Another intimate, handcrafted work of poetic autobiographical cinema from French director Philippe Garrel, in which his son Louis and Anna Mouglalis star as actors and lovers trying to reconcile their professional and personal lives.
Jimmy P: Psychotherapy Of A Plains Indian
Directed by Arnaud Desplechin
In Arnaud Desplechin’s intelligent, moving depiction of a successful “Talking Cure,” the encounters between patient (Benicio del Toro) and therapist (Mathieu Amalric) are electric with discovery.
The Last Of The Unjust
Directed by Claude Lanzmann
This moral and cinematic tour de force from the creator of Shoah will cause you to reconsider your understanding of Adolph Eichmann and of Benjamin Murmelstein, the last Jewish elder of Theresienstadt, and the film’s central figure.
Like Father, Like Son
Directed by Hirokazu Kore-eda
Hirokazu Kore-eda’s sensitive drama takes a close look at two families’ radically different approaches to the horribly painful realization that the sons they raised as their own were switched at birth.
The Missing Picture
Directed by Rithy Panh
Rithy Panh’s brave new film revisits his memories of four years spent under the Khmer Rouge and the destruction of his family and his culture; without a single memento left behind, he creates his “missing images” with narration and painstakingly executed dioramas.
My Name Is Hmmm…
Directed by agnès b
In this deeply personal, incandescent first feature from designer agnès b, a young girl holding her family together and bearing the weight of sexual abuse runs away from home and enjoys a carefree idyll with a kindly Scottish trucker.
Directed by Alexander Payne
This masterful film from Alexander Payne, about a quiet old man (Bruce Dern) whose mild-mannered son (Will Forte) agrees to drive him from Montana to Nebraska to claim a nonexistent prize, shades from the comic to multiple hues of melancholy and regret.
Nobody’s Daughter Haewon
Directed by Hong Sang-soo
A young student at loose ends after her mother moves to America tries to define herself one encounter and experience at a time, in reality and in dreams, in another deceptively simple chamber-piece from South Korean master Hong Sang-soo.
North, The End Of History
Directed by Lav Diaz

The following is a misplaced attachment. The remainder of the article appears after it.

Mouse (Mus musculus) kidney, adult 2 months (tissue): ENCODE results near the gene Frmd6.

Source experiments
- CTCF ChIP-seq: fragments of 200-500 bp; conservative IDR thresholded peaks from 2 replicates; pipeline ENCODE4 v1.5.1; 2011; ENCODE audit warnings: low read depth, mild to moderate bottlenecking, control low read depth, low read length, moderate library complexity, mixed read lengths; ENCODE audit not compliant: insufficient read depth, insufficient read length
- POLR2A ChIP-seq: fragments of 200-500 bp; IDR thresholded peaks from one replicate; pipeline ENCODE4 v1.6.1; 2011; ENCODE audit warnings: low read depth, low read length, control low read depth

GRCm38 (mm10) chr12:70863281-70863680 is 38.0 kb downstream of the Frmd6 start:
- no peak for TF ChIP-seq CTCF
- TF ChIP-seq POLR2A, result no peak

Filipino director Lav Diaz’s 12th feature—at four-plus hours, one of his shortest—is a careful rethinking of Dostoyevsky’s Crime And Punishment, with a tortured anti-hero who is a haunting embodiment of the dead ends of ideology.
Directed by Hany Abu-Assad
A tense, gripping, ticking-clock thriller about betrayal, suspected and real, in the Occupied Territories, from Hany Abu-Assad (Paradise Now).
Only Lovers Left Alive
Directed by Jim Jarmusch
Jim Jarmusch’s wry, tender, moving take on the vampire genre features Tilda Swinton and Tom Hiddleston as a centuries-old couple who watch time go by from separate continents as they reflect on the ever-changing world around them.
The Secret Life Of Walter Mitty
Directed by Ben Stiller
Ben Stiller stars in and directs this sweet, globe-trotting (but New York-based) comic fable about an up-to-the-minute everyman, co-starring Kristen Wiig as the woman of his dreams, Sean Penn as a legendary photographer, and Shirley MacLaine as Walter’s mother.
Directed by Jehane Noujaim
Jehane Noujaim’s tense, vivid vérité portrait of events as they unfolded in Tahrir Square through Arab Spring and beyond, in a newly revised, up-to-the-minute version.
Stranger By The Lake
Directed by Alain Guiraudie
Alain Guiraudie’s lethally precise, sexually explicit film, which unfolds entirely in the vicinity of a gay cruising ground, is both a no-holds-barred depiction of a hedonistic subculture and a perverse and unnerving tale of amour fou.
Directed by Tsai Ming-liang
Tsai Ming-liang’s fable of a homeless family living the cruelest of existences on the ragged edges of the modern world is bracingly pure in its anger and its compassion, and as visually powerful as it is emotionally overwhelming.
A Touch Of Sin
Directed by Jia Zhangke
Jia Zhangke’s bloody, bitter new film builds a portrait of modern-day China in the midst of rapid and convulsive change through four overlapping stories of marginalized and oppressed citizens pushed to murderous rage.
Directed by Roger Michell
A magically buoyant, bittersweet comedy drama about a middle-aged and middle-class English couple who go to Paris for a weekend holiday; starring two of Britain’s national treasures, Jim Broadbent and Lindsay Duncan.
When Evening Falls On Bucharest Or Metabolism
Directed by Corneliu Porumboiu
A rigorously structured, fascinatingly oblique new film from Corneliu Porumboiu that examines the life of a film director during the moments on a shoot when the camera isn’t rolling.
The Wind Rises
Directed by Hayao Miyazaki
The great Japanese animator Hayao Miyazaki’s new film is based on the life of Jiro Hirokoshi, the man who designed the Zero fighter. An elliptical historical narrative, The Wind Rises is also a visionary cinematic poem about the fragility of humanity.